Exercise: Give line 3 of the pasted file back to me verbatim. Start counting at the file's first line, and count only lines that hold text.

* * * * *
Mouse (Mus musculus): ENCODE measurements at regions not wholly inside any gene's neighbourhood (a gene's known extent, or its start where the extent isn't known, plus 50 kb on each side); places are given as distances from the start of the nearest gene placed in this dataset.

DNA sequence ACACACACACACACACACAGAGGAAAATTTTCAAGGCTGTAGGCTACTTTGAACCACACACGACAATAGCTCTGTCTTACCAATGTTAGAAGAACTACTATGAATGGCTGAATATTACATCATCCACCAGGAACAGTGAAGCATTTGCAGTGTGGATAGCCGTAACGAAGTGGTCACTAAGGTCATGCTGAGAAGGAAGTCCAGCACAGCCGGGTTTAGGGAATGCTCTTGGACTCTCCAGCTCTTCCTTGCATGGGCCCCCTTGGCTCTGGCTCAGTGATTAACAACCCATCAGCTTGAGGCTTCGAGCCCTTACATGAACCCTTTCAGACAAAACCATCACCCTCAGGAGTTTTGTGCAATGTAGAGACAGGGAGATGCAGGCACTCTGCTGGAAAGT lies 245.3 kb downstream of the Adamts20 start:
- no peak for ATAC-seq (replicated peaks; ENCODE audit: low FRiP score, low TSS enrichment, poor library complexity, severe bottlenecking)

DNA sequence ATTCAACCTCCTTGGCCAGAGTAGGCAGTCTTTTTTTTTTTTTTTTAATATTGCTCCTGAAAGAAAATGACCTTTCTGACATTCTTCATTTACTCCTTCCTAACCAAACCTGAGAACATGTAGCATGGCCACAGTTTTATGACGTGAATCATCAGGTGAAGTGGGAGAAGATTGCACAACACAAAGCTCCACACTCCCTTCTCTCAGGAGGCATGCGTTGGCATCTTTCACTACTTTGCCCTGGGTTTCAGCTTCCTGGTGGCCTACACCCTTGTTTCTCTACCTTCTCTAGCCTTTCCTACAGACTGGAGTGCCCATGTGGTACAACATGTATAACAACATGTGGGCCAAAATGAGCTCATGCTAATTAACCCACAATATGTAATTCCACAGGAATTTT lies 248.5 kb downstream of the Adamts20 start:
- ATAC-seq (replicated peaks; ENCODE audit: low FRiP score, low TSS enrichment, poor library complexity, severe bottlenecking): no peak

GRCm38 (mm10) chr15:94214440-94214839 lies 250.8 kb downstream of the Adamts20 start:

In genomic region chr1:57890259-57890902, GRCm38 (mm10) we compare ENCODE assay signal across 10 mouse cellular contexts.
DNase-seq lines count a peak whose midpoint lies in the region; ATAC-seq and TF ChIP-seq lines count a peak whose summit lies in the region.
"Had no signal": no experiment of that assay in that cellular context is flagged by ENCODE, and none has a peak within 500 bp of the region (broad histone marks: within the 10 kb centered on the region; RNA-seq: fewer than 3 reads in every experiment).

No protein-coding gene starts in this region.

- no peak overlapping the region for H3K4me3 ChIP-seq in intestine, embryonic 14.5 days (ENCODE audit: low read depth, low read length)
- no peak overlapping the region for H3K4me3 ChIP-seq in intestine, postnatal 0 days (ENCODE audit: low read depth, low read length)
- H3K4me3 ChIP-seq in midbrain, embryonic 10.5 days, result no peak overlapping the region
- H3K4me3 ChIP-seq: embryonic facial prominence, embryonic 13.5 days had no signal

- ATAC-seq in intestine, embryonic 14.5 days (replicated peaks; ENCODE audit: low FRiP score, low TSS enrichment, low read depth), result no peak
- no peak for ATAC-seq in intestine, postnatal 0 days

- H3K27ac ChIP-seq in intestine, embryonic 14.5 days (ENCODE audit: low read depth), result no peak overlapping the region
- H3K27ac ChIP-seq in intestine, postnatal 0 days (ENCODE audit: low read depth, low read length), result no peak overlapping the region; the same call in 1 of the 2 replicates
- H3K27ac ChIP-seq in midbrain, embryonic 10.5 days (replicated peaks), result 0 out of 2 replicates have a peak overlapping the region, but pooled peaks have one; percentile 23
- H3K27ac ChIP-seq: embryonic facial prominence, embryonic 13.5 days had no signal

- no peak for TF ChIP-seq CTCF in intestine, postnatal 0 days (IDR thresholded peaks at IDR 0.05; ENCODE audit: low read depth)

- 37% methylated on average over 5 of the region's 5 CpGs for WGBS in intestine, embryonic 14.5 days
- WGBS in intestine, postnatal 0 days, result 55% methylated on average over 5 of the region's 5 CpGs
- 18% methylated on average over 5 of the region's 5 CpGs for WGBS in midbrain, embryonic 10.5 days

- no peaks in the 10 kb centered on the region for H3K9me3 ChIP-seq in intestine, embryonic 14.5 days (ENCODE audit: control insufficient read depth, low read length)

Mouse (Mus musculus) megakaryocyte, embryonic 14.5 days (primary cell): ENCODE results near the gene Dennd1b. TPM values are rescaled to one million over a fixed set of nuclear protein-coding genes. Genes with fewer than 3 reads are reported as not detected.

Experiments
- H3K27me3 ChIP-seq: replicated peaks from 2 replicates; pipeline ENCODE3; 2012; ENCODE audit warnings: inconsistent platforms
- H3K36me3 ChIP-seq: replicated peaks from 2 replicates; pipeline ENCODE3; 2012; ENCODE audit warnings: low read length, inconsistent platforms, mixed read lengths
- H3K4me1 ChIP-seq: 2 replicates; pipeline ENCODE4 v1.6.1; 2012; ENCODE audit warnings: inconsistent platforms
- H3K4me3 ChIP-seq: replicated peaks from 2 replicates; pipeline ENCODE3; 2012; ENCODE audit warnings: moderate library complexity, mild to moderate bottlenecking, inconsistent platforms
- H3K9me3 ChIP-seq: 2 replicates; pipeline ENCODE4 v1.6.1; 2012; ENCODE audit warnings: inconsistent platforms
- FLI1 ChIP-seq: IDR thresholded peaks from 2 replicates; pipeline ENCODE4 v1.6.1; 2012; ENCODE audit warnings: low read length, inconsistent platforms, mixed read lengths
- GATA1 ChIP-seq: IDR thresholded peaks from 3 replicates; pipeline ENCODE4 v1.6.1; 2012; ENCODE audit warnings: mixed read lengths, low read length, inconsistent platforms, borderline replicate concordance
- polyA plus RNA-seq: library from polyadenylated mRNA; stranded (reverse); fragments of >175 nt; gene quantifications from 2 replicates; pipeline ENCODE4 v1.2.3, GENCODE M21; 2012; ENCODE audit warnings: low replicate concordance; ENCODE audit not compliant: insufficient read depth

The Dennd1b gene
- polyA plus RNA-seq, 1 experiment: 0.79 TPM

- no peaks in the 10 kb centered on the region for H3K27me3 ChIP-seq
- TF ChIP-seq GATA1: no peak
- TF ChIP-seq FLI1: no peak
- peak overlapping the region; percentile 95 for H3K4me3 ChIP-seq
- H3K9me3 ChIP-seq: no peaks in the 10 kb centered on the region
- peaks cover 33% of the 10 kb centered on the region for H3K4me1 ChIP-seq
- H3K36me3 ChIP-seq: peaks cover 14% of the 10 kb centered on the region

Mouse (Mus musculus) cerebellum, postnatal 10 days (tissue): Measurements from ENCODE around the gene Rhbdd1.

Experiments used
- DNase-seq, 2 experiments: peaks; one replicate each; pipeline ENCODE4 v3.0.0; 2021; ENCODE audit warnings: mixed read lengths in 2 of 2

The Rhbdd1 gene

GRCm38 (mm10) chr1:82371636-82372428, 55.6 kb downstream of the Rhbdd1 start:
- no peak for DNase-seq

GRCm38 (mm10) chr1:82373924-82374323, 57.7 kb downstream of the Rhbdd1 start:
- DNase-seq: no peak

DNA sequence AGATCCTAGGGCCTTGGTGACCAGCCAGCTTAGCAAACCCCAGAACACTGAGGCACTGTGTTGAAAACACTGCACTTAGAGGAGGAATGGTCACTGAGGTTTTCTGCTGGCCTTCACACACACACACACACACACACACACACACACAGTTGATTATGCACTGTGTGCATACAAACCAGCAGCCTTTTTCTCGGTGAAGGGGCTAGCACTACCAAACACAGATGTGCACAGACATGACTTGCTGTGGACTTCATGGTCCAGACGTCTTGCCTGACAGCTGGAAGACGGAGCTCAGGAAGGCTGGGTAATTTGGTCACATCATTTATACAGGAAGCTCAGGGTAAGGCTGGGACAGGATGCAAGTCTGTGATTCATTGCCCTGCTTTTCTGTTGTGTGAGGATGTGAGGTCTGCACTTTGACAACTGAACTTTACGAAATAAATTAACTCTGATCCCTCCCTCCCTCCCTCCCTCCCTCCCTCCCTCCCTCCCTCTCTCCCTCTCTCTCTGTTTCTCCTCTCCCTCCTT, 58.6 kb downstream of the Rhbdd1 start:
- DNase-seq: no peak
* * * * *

- no peak for ATAC-seq (replicated peaks; ENCODE audit: low FRiP score, low TSS enrichment, poor library complexity, severe bottlenecking)